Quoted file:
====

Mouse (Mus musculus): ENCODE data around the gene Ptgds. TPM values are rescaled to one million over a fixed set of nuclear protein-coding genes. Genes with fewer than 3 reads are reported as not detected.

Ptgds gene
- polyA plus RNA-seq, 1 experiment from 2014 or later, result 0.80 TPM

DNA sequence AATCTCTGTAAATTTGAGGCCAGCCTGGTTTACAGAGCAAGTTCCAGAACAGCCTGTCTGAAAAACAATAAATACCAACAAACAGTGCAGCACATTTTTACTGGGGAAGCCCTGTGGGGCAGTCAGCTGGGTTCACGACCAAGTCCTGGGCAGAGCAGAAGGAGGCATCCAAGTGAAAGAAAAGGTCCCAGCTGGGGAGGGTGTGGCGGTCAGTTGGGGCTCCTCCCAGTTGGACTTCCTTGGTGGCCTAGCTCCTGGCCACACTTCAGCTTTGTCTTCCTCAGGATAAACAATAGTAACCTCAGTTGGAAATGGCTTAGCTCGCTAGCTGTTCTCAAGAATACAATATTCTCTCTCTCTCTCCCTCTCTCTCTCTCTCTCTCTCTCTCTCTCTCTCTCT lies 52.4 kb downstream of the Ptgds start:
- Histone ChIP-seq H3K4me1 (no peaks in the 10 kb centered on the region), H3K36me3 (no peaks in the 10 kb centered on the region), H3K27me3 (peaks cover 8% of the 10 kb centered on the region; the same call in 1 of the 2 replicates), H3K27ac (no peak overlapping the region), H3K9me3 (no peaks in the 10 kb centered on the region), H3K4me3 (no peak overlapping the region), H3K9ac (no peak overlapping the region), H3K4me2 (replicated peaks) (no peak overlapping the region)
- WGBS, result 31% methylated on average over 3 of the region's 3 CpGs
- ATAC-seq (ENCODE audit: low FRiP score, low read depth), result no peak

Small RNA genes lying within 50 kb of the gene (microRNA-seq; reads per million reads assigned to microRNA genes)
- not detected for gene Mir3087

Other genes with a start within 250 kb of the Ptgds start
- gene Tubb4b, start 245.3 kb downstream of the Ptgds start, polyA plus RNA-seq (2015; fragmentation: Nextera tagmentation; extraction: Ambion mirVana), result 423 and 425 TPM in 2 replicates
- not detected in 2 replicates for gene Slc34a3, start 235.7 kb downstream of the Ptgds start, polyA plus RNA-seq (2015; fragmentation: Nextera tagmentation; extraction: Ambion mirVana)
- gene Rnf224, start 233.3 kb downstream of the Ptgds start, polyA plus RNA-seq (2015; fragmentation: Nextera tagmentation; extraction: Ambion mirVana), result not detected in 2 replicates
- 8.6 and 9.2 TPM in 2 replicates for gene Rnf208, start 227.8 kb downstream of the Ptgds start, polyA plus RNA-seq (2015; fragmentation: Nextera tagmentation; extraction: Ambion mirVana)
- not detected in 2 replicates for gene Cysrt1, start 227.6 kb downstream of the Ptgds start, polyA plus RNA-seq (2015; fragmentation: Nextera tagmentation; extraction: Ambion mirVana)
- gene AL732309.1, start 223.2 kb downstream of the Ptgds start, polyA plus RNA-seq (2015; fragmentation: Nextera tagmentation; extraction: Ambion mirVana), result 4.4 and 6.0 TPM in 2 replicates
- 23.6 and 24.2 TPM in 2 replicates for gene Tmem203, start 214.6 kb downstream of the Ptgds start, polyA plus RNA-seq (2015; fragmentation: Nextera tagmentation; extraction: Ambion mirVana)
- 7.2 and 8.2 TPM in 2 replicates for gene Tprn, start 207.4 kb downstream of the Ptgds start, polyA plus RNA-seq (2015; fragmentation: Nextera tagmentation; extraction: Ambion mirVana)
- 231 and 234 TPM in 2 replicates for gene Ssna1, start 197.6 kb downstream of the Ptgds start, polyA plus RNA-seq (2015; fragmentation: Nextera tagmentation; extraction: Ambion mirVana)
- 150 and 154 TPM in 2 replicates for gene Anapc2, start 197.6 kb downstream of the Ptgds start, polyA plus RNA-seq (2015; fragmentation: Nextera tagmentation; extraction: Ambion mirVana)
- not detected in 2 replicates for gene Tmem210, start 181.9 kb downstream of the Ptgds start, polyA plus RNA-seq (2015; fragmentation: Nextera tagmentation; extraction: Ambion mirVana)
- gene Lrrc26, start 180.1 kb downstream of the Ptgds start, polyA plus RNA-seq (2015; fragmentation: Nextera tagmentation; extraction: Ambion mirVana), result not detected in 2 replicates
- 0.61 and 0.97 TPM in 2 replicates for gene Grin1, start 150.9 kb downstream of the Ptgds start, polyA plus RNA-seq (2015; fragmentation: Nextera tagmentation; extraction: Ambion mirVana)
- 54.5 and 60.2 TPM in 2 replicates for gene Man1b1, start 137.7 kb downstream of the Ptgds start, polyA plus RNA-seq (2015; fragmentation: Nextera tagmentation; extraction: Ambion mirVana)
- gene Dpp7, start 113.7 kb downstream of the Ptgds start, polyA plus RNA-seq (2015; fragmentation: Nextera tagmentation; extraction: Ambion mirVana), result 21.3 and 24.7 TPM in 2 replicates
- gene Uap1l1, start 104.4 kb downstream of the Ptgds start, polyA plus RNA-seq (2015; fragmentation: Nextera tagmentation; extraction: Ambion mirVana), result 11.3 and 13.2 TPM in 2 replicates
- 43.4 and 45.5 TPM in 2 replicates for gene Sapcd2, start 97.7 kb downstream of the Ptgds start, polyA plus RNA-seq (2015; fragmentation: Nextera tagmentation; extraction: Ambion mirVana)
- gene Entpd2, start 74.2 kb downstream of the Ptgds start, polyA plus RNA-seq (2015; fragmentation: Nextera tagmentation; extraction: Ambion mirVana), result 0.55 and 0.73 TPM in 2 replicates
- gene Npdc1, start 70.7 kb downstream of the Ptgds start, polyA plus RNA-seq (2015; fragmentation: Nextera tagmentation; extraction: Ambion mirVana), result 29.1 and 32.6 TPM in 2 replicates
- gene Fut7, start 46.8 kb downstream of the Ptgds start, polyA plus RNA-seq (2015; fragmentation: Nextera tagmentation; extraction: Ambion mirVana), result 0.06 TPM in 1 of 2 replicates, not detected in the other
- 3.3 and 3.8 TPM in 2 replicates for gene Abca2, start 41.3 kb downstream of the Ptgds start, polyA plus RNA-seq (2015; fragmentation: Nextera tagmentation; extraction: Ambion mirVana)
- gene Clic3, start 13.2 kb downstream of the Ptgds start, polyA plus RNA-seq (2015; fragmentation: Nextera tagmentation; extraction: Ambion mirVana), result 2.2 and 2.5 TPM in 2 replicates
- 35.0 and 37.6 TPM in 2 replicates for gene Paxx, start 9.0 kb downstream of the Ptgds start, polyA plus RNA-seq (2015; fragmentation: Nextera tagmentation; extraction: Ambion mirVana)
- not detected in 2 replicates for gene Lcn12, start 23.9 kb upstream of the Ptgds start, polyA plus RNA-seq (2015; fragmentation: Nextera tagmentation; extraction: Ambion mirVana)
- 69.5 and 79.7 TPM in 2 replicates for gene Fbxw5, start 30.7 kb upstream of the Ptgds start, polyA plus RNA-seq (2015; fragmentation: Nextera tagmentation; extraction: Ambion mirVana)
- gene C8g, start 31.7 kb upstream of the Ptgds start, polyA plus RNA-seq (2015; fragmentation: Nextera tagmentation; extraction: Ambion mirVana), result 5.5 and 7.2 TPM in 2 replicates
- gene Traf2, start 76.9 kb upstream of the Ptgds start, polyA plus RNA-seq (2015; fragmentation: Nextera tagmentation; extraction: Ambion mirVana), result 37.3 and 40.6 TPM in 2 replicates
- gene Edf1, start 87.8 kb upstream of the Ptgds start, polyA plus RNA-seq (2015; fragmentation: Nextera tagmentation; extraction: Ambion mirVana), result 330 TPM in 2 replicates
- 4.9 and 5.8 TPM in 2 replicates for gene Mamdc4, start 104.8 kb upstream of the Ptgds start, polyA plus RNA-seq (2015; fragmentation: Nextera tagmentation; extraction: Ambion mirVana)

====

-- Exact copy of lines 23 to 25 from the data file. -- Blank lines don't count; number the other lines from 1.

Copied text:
- 0.61 and 0.97 TPM in 2 replicates for gene Grin1, start 150.9 kb downstream of the Ptgds start, polyA plus RNA-seq (2015; fragmentation: Nextera tagmentation; extraction: Ambion mirVana)
- 54.5 and 60.2 TPM in 2 replicates for gene Man1b1, start 137.7 kb downstream of the Ptgds start, polyA plus RNA-seq (2015; fragmentation: Nextera tagmentation; extraction: Ambion mirVana)
- gene Dpp7, start 113.7 kb downstream of the Ptgds start, polyA plus RNA-seq (2015; fragmentation: Nextera tagmentation; extraction: Ambion mirVana), result 21.3 and 24.7 TPM in 2 replicates